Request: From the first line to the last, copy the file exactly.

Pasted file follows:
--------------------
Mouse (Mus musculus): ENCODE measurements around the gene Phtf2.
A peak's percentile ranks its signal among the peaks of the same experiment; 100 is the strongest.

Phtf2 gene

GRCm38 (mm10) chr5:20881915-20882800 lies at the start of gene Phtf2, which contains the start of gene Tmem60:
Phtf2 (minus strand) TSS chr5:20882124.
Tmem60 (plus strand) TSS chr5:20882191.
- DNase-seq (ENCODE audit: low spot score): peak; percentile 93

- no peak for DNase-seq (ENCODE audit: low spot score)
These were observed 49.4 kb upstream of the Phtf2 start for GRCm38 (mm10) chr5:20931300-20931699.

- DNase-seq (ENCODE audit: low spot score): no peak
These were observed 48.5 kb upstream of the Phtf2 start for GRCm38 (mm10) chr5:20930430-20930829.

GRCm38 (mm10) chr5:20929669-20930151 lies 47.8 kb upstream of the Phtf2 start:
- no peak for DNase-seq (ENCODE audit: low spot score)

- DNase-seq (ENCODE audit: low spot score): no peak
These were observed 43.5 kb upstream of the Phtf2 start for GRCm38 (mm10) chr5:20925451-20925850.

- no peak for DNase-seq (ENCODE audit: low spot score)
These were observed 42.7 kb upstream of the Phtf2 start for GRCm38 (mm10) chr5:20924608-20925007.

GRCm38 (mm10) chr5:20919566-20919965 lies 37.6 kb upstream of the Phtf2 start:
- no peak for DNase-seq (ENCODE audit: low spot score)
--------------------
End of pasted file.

Mouse (Mus musculus): ENCODE measurements around the gene Phtf2.
A peak's percentile ranks its signal among the peaks of the same experiment; 100 is the strongest.

Phtf2 gene

GRCm38 (mm10) chr5:20881915-20882800 lies at the start of gene Phtf2, which contains the start of gene Tmem60:
Phtf2 (minus strand) TSS chr5:20882124.
Tmem60 (plus strand) TSS chr5:20882191.
- DNase-seq (ENCODE audit: low spot score): peak; percentile 93

- no peak for DNase-seq (ENCODE audit: low spot score)
These were observed 49.4 kb upstream of the Phtf2 start for GRCm38 (mm10) chr5:20931300-20931699.

- DNase-seq (ENCODE audit: low spot score): no peak
These were observed 48.5 kb upstream of the Phtf2 start for GRCm38 (mm10) chr5:20930430-20930829.

GRCm38 (mm10) chr5:20929669-20930151 lies 47.8 kb upstream of the Phtf2 start:
- no peak for DNase-seq (ENCODE audit: low spot score)

- DNase-seq (ENCODE audit: low spot score): no peak
These were observed 43.5 kb upstream of the Phtf2 start for GRCm38 (mm10) chr5:20925451-20925850.

- no peak for DNase-seq (ENCODE audit: low spot score)
These were observed 42.7 kb upstream of the Phtf2 start for GRCm38 (mm10) chr5:20924608-20925007.

GRCm38 (mm10) chr5:20919566-20919965 lies 37.6 kb upstream of the Phtf2 start:
- no peak for DNase-seq (ENCODE audit: low spot score)